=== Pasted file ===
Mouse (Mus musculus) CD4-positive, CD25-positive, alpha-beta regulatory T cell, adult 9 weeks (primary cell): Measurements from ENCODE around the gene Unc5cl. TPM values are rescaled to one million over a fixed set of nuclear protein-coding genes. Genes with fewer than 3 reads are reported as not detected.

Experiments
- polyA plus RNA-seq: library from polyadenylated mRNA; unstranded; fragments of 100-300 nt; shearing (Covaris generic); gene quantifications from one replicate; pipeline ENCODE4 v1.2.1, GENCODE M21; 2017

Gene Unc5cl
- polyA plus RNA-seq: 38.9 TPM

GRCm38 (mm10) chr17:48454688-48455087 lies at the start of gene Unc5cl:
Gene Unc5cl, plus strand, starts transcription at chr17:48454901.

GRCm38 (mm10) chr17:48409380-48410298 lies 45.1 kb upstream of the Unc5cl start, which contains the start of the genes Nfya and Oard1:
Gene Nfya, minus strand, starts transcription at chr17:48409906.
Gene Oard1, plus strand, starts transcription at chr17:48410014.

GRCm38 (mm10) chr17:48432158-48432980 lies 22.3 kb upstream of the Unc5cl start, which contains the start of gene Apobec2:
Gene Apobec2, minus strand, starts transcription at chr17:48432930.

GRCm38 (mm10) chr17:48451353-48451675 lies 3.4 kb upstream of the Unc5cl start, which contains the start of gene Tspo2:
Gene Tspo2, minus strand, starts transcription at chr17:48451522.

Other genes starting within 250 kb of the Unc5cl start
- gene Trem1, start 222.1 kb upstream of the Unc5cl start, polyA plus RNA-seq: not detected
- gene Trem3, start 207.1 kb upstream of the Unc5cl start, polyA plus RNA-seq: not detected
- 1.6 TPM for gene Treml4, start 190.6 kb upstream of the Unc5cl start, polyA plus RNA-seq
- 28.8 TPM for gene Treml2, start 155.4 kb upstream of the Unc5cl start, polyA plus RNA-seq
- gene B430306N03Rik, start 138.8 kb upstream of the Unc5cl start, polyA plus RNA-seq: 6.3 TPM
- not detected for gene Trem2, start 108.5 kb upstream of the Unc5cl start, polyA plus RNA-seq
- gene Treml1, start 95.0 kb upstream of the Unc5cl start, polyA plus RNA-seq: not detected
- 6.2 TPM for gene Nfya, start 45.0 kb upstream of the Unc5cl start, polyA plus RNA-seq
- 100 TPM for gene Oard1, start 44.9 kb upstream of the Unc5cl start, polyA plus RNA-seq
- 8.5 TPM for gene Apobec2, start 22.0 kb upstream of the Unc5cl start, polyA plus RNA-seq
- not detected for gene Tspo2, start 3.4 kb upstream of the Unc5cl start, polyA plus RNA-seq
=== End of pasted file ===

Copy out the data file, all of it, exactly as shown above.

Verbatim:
Mouse (Mus musculus) CD4-positive, CD25-positive, alpha-beta regulatory T cell, adult 9 weeks (primary cell): Measurements from ENCODE around the gene Unc5cl. TPM values are rescaled to one million over a fixed set of nuclear protein-coding genes. Genes with fewer than 3 reads are reported as not detected.

Experiments
- polyA plus RNA-seq: library from polyadenylated mRNA; unstranded; fragments of 100-300 nt; shearing (Covaris generic); gene quantifications from one replicate; pipeline ENCODE4 v1.2.1, GENCODE M21; 2017

Gene Unc5cl
- polyA plus RNA-seq: 38.9 TPM

GRCm38 (mm10) chr17:48454688-48455087 lies at the start of gene Unc5cl:
Gene Unc5cl, plus strand, starts transcription at chr17:48454901.

GRCm38 (mm10) chr17:48409380-48410298 lies 45.1 kb upstream of the Unc5cl start, which contains the start of the genes Nfya and Oard1:
Gene Nfya, minus strand, starts transcription at chr17:48409906.
Gene Oard1, plus strand, starts transcription at chr17:48410014.

GRCm38 (mm10) chr17:48432158-48432980 lies 22.3 kb upstream of the Unc5cl start, which contains the start of gene Apobec2:
Gene Apobec2, minus strand, starts transcription at chr17:48432930.

GRCm38 (mm10) chr17:48451353-48451675 lies 3.4 kb upstream of the Unc5cl start, which contains the start of gene Tspo2:
Gene Tspo2, minus strand, starts transcription at chr17:48451522.

Other genes starting within 250 kb of the Unc5cl start
- gene Trem1, start 222.1 kb upstream of the Unc5cl start, polyA plus RNA-seq: not detected
- gene Trem3, start 207.1 kb upstream of the Unc5cl start, polyA plus RNA-seq: not detected
- 1.6 TPM for gene Treml4, start 190.6 kb upstream of the Unc5cl start, polyA plus RNA-seq
- 28.8 TPM for gene Treml2, start 155.4 kb upstream of the Unc5cl start, polyA plus RNA-seq
- gene B430306N03Rik, start 138.8 kb upstream of the Unc5cl start, polyA plus RNA-seq: 6.3 TPM
- not detected for gene Trem2, start 108.5 kb upstream of the Unc5cl start, polyA plus RNA-seq
- gene Treml1, start 95.0 kb upstream of the Unc5cl start, polyA plus RNA-seq: not detected
- 6.2 TPM for gene Nfya, start 45.0 kb upstream of the Unc5cl start, polyA plus RNA-seq
- 100 TPM for gene Oard1, start 44.9 kb upstream of the Unc5cl start, polyA plus RNA-seq
- 8.5 TPM for gene Apobec2, start 22.0 kb upstream of the Unc5cl start, polyA plus RNA-seq
- not detected for gene Tspo2, start 3.4 kb upstream of the Unc5cl start, polyA plus RNA-seq